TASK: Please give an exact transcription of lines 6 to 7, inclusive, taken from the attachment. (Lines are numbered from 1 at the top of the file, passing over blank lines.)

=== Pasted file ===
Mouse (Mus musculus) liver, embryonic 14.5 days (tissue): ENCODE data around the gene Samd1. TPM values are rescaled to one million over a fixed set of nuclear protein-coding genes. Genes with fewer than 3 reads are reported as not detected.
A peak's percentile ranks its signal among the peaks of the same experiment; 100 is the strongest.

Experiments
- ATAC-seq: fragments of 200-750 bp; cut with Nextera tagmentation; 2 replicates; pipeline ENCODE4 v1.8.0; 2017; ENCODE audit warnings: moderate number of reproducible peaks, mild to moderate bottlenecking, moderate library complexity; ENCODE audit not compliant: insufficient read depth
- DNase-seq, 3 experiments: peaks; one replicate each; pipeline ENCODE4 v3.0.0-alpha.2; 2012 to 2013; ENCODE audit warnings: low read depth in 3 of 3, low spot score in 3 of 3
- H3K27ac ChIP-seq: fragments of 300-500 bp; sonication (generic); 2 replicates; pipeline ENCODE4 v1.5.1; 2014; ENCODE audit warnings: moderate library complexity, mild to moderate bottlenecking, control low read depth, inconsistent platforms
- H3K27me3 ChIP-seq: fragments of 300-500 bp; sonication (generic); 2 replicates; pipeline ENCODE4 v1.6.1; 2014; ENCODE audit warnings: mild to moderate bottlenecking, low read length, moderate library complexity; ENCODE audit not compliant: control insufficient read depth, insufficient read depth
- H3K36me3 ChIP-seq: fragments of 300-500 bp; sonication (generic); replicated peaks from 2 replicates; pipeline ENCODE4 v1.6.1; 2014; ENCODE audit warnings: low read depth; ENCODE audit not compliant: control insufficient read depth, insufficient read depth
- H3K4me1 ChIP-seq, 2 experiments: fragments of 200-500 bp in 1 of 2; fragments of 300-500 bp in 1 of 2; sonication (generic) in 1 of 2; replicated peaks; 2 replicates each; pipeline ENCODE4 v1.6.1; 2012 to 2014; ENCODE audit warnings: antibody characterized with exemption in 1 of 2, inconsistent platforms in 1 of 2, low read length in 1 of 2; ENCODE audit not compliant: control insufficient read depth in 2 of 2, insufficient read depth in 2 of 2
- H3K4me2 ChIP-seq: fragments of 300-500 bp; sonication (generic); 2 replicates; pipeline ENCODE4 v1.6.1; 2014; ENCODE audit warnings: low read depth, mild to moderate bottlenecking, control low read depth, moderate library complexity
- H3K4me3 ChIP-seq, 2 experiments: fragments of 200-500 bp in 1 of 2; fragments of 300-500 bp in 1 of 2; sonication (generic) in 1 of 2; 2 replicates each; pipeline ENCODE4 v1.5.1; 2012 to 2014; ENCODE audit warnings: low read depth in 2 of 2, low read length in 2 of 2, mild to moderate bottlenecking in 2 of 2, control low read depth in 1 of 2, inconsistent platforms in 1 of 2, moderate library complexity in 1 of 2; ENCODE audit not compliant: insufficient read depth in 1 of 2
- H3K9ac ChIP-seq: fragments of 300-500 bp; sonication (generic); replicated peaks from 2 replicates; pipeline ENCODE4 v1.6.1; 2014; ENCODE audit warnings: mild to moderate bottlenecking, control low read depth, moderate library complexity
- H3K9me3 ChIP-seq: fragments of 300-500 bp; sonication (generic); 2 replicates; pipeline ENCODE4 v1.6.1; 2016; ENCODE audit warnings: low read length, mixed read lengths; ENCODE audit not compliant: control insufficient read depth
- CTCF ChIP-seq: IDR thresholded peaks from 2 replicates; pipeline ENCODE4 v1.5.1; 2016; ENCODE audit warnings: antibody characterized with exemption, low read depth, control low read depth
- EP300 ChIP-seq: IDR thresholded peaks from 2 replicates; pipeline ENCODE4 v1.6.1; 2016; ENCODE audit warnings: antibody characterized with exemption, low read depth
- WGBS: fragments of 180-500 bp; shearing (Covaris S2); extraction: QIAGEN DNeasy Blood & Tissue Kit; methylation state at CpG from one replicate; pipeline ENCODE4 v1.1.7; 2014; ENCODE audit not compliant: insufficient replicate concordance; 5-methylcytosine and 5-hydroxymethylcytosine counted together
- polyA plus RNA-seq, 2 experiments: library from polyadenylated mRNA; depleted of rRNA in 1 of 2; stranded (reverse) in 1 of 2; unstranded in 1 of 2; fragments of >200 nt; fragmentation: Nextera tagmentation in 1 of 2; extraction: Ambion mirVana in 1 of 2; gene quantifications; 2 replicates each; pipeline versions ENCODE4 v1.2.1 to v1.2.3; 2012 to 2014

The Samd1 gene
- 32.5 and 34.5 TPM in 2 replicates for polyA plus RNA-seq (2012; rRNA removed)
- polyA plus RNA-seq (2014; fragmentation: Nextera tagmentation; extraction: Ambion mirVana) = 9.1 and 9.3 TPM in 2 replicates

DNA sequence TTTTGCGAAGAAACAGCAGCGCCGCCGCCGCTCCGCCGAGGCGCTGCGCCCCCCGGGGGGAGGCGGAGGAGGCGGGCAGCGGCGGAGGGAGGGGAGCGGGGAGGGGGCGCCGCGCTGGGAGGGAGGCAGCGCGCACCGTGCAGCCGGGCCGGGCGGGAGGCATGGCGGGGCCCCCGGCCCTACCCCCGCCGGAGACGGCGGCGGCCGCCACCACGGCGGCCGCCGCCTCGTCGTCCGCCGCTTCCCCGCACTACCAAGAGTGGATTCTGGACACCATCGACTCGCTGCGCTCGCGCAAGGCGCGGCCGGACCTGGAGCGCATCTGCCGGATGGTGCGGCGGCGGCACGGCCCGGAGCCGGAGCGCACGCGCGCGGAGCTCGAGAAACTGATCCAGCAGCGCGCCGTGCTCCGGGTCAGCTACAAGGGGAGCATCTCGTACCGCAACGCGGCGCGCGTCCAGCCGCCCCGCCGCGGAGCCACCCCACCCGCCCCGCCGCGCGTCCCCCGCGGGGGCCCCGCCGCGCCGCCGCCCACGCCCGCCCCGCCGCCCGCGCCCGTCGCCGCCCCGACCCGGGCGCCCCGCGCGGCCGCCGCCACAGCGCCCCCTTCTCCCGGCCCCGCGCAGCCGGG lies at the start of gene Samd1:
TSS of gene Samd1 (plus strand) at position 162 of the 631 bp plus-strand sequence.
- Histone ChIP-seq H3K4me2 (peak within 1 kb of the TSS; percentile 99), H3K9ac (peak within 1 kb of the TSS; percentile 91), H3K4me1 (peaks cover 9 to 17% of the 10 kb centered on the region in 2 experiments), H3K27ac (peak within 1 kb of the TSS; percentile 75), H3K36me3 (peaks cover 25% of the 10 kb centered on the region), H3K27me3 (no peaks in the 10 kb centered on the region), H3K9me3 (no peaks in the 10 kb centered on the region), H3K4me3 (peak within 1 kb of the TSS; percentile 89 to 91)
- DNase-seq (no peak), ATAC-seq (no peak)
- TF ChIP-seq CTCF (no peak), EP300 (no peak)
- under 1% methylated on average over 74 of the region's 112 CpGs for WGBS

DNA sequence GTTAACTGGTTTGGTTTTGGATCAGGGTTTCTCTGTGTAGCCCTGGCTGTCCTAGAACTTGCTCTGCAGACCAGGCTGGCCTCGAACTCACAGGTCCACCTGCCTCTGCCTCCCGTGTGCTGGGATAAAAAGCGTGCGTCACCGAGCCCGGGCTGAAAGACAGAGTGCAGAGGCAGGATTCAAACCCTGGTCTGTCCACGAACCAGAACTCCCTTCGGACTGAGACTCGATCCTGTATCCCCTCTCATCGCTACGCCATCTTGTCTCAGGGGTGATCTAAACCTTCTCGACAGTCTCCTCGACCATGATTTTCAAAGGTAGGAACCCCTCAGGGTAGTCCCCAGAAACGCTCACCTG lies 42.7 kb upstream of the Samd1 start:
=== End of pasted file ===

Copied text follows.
- H3K27ac ChIP-seq: fragments of 300-500 bp; sonication (generic); 2 replicates; pipeline ENCODE4 v1.5.1; 2014; ENCODE audit warnings: moderate library complexity, mild to moderate bottlenecking, control low read depth, inconsistent platforms
- H3K27me3 ChIP-seq: fragments of 300-500 bp; sonication (generic); 2 replicates; pipeline ENCODE4 v1.6.1; 2014; ENCODE audit warnings: mild to moderate bottlenecking, low read length, moderate library complexity; ENCODE audit not compliant: control insufficient read depth, insufficient read depth